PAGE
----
to interfere with other medicines.
- Suitable for long-term treatment. Follow-up studies have
reported that it is safe and effective over the long-term5.
No major side effects have been seen with finasteride 1 mg for
up to 5 years.
- Good tolerability.
- Not a cure for hair loss. Unfortunately, Propecia does
not 'cure' male pattern hair loss. Any benefits are lost when the medication
is stopped. It will only work over the long term if you continue taking
it. If you stop, you will likely lose any hair you
have gained within 12 months of stopping treatment.
- Not suitable for women. Finasteride has not been proven to
be effective in postmenopausal women3.
Because of the risk of finasteride causing malformation in male fetuses,
clinical tests in women androgenetic
alopecia were originally restricted to post menopausal women.
- Sexual side effects, such as difficulty in achieving an
erection, less desire for sex, decreased amount of semen released
during sex (this decrease does not appear to interfere with normal
sexual function). These side effects are reversible after discontinuation
Sexual side effects are most prominent in first year.
Mode of action
Finasteride is the 5alpha-reductase inhibitor. The 5alpha-reductase is an enzyme that catalyzes the conversion of testosterone to dihydrostestosterone (DHT), progesterone to dihydroprogesterone and deoxycorticosterone to dihydrodeoxycorticosterone.
Male pattern hair loss, or androgenetic alopecia, is an androgen-dependent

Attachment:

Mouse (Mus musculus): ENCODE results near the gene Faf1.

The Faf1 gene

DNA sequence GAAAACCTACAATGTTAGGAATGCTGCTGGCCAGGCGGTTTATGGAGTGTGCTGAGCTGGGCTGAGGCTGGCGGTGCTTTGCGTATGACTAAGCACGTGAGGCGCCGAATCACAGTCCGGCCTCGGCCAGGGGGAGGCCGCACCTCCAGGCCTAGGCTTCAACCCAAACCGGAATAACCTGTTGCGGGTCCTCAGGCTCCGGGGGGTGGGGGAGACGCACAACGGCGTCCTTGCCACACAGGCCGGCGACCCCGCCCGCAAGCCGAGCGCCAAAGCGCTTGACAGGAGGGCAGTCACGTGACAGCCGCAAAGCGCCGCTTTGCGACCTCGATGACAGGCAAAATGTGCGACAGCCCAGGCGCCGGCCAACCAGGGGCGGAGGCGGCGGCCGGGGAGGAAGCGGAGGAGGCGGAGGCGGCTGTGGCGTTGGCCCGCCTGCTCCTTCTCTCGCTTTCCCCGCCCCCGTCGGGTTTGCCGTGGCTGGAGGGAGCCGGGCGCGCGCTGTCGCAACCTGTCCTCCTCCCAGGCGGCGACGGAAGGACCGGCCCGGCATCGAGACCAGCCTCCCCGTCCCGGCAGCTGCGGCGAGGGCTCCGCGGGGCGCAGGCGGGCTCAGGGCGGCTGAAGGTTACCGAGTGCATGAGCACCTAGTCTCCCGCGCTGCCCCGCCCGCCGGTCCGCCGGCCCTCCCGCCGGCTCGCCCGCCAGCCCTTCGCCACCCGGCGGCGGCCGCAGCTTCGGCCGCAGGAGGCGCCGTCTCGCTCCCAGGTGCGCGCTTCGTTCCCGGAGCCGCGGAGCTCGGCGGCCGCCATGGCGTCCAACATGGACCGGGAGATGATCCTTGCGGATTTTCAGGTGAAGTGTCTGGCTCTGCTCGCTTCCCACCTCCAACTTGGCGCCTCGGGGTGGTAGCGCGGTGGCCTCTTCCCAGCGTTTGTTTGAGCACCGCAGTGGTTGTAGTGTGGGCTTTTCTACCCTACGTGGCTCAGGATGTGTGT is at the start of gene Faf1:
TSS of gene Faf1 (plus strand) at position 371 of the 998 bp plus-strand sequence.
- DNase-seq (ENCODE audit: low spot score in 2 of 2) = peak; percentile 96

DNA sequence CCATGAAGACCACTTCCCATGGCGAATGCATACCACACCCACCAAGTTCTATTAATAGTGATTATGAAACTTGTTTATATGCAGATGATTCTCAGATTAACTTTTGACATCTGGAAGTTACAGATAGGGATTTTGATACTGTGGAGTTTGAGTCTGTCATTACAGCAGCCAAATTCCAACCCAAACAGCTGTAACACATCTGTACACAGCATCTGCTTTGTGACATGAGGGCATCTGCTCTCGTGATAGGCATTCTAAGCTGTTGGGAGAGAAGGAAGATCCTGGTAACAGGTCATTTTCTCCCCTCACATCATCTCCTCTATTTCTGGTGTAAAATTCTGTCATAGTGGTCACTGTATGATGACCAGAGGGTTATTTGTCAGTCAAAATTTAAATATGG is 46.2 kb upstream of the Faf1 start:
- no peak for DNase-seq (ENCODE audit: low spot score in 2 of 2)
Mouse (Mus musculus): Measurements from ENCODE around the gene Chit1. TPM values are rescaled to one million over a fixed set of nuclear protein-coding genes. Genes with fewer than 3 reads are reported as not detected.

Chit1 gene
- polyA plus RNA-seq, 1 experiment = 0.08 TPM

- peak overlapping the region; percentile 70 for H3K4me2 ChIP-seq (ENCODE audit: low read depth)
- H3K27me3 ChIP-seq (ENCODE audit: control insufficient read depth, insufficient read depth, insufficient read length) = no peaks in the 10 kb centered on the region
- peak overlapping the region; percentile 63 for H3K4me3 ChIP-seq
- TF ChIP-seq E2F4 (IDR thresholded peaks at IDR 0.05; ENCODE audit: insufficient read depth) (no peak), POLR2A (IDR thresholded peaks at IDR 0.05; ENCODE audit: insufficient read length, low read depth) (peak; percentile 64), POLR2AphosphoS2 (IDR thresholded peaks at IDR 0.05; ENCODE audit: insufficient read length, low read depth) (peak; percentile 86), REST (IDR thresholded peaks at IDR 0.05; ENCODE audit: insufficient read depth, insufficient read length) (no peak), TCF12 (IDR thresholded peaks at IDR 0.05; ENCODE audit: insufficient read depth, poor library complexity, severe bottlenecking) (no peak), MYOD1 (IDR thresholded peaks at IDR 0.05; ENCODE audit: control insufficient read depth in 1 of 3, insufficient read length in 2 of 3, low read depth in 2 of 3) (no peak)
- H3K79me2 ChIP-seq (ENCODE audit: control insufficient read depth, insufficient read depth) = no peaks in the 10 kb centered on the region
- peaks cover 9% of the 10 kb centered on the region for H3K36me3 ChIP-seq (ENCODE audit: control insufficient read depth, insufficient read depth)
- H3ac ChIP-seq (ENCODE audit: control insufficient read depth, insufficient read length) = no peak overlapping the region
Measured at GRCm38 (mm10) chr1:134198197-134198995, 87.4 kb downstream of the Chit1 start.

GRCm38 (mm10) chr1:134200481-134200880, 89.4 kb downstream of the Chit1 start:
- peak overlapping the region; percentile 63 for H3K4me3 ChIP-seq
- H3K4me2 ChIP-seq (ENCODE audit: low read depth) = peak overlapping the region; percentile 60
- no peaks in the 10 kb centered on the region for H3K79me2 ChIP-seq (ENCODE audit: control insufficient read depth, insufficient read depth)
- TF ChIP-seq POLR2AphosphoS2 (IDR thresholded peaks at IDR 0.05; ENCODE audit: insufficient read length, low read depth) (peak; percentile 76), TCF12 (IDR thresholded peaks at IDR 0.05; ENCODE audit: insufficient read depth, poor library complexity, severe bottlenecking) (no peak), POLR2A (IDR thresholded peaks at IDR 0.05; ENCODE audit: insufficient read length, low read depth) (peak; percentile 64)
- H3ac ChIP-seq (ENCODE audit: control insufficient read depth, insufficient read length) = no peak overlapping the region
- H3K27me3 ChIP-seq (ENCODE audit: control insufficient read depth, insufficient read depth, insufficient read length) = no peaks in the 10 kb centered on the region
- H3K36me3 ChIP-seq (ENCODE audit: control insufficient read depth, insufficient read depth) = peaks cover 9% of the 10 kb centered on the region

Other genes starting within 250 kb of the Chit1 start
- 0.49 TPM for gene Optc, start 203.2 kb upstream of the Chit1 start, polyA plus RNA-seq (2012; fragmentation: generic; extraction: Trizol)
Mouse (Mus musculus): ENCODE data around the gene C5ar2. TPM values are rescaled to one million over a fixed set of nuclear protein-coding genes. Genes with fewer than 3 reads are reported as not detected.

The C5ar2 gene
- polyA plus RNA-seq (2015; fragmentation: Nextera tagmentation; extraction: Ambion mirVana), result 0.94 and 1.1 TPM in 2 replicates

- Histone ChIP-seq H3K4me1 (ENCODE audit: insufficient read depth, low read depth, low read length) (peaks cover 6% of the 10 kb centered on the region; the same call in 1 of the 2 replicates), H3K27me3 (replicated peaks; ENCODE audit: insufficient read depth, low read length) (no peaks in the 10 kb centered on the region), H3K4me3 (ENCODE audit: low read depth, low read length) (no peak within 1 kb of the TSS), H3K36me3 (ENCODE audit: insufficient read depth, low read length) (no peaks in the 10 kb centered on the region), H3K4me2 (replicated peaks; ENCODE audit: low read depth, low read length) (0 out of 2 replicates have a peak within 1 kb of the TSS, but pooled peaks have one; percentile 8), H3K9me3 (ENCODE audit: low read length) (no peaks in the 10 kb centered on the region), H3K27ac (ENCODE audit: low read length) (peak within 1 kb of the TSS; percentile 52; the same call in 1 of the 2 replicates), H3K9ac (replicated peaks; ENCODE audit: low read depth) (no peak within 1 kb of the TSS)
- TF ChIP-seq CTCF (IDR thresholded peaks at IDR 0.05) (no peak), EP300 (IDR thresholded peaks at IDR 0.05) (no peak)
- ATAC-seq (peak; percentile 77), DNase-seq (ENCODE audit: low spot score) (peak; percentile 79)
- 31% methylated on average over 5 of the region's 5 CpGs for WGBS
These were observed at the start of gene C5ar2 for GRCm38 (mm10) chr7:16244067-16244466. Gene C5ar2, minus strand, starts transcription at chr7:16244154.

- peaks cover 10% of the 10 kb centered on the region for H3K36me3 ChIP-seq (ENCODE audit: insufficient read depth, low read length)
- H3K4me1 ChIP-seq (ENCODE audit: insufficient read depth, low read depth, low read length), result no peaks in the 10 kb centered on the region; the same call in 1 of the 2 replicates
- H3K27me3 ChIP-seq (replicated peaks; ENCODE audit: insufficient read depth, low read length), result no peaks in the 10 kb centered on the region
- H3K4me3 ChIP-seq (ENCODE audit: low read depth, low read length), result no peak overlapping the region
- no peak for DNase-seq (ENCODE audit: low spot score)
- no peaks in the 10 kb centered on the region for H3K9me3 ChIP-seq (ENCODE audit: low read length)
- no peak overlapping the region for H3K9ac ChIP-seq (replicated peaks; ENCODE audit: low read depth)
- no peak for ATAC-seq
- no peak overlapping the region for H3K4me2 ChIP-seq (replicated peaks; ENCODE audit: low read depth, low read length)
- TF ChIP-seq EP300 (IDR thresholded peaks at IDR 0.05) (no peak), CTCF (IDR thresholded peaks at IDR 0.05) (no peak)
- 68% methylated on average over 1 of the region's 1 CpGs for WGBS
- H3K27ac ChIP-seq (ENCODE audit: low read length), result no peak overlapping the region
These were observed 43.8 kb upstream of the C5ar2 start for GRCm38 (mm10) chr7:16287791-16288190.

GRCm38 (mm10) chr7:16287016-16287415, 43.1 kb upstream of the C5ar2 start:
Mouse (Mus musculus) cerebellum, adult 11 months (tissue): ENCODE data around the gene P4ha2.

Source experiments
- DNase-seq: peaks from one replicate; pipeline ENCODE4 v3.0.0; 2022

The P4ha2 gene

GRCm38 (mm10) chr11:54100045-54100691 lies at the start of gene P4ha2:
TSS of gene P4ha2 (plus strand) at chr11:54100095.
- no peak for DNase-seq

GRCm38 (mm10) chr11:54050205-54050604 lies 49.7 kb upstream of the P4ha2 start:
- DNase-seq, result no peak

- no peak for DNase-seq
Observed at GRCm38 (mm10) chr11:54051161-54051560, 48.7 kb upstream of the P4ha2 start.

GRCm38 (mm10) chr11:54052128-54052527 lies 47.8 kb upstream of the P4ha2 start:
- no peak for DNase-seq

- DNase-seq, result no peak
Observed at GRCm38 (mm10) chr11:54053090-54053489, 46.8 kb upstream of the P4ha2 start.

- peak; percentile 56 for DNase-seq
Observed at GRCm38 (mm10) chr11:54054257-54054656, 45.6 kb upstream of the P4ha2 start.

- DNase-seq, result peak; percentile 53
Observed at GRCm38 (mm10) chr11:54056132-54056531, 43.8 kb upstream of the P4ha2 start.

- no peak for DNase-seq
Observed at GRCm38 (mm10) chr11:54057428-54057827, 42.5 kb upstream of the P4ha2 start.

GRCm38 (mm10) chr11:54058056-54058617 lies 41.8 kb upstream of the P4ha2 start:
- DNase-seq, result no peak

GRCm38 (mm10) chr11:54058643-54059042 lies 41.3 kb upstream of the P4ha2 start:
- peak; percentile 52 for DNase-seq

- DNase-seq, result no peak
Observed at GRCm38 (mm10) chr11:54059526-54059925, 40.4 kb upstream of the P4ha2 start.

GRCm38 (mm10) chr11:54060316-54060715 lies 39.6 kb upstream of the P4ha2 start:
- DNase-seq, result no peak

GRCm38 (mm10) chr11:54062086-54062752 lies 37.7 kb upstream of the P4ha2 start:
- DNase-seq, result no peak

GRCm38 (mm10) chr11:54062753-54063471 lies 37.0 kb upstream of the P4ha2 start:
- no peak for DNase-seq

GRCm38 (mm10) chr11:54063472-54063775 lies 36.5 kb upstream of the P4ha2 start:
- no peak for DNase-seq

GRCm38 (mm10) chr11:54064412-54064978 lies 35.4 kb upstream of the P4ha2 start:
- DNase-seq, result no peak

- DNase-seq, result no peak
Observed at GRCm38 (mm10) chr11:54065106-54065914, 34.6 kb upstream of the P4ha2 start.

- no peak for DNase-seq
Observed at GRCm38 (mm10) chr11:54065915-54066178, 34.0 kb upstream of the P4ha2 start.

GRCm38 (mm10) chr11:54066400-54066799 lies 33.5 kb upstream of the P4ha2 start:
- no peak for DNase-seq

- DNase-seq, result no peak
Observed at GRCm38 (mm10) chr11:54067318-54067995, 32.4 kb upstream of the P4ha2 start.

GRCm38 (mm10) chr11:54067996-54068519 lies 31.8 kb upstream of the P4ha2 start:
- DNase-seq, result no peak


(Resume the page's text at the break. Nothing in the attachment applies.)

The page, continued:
disorder. In genetically susceptible men, dihydrotestosterone,
a potent metabolite of the male androgen testosterone, contributes to
male pattern hair loss.
The conversion of testosterone to DHT is regulated
by the enzyme 5-alpha reductase.
Finasteride inhibits this enzyme, thereby reducing DHT levels
in the scalp and DHT's harmful effects on the hair follicles,
reversing the process of hair loss.
Finasteride decreases DHT concentrations in the serum and the scalp
by up to 70 and 60%, respectively.
Finasteride does not stimulate hair growth on other parts of the body.
How long does it take for Propecia for hair regrow?
Male pattern hair loss is a condition that develops over a long period
of time. Because it takes time for new hair to grow, you will not see
immediate results. In general, daily use for 3 months or more may be
necessary before you notice increased hair growth or prevention of further
If you stop taking Finasteride, DHT levels will rise again in the scalp,